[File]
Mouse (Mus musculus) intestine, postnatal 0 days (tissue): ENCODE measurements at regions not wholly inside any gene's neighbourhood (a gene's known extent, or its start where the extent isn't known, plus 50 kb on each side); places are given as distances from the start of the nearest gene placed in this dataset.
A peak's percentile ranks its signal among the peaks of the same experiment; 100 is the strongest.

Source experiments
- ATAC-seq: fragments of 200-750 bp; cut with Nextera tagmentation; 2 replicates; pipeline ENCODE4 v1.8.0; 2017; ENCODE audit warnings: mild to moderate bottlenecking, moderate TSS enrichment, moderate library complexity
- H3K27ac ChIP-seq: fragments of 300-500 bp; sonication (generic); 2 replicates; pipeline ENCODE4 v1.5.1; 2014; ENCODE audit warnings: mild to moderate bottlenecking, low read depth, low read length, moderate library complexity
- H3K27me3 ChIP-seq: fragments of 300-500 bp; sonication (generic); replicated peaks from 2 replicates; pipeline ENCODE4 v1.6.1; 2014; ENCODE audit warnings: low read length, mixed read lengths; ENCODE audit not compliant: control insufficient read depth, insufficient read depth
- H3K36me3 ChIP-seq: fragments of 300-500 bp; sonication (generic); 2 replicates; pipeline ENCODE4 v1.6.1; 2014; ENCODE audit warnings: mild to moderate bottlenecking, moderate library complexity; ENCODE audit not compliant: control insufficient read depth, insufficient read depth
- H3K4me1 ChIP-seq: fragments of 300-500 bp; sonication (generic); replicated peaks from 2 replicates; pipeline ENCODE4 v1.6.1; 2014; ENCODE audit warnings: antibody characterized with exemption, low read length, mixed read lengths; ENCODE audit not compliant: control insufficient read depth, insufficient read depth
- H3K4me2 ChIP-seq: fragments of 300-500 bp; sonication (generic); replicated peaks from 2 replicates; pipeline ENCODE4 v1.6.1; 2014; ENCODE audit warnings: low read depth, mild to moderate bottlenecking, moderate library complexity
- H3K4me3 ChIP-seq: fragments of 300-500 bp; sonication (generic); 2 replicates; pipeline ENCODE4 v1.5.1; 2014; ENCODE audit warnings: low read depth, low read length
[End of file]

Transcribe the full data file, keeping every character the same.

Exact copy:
Mouse (Mus musculus) intestine, postnatal 0 days (tissue): ENCODE measurements at regions not wholly inside any gene's neighbourhood (a gene's known extent, or its start where the extent isn't known, plus 50 kb on each side); places are given as distances from the start of the nearest gene placed in this dataset.
A peak's percentile ranks its signal among the peaks of the same experiment; 100 is the strongest.

Source experiments
- ATAC-seq: fragments of 200-750 bp; cut with Nextera tagmentation; 2 replicates; pipeline ENCODE4 v1.8.0; 2017; ENCODE audit warnings: mild to moderate bottlenecking, moderate TSS enrichment, moderate library complexity
- H3K27ac ChIP-seq: fragments of 300-500 bp; sonication (generic); 2 replicates; pipeline ENCODE4 v1.5.1; 2014; ENCODE audit warnings: mild to moderate bottlenecking, low read depth, low read length, moderate library complexity
- H3K27me3 ChIP-seq: fragments of 300-500 bp; sonication (generic); replicated peaks from 2 replicates; pipeline ENCODE4 v1.6.1; 2014; ENCODE audit warnings: low read length, mixed read lengths; ENCODE audit not compliant: control insufficient read depth, insufficient read depth
- H3K36me3 ChIP-seq: fragments of 300-500 bp; sonication (generic); 2 replicates; pipeline ENCODE4 v1.6.1; 2014; ENCODE audit warnings: mild to moderate bottlenecking, moderate library complexity; ENCODE audit not compliant: control insufficient read depth, insufficient read depth
- H3K4me1 ChIP-seq: fragments of 300-500 bp; sonication (generic); replicated peaks from 2 replicates; pipeline ENCODE4 v1.6.1; 2014; ENCODE audit warnings: antibody characterized with exemption, low read length, mixed read lengths; ENCODE audit not compliant: control insufficient read depth, insufficient read depth
- H3K4me2 ChIP-seq: fragments of 300-500 bp; sonication (generic); replicated peaks from 2 replicates; pipeline ENCODE4 v1.6.1; 2014; ENCODE audit warnings: low read depth, mild to moderate bottlenecking, moderate library complexity
- H3K4me3 ChIP-seq: fragments of 300-500 bp; sonication (generic); 2 replicates; pipeline ENCODE4 v1.5.1; 2014; ENCODE audit warnings: low read depth, low read length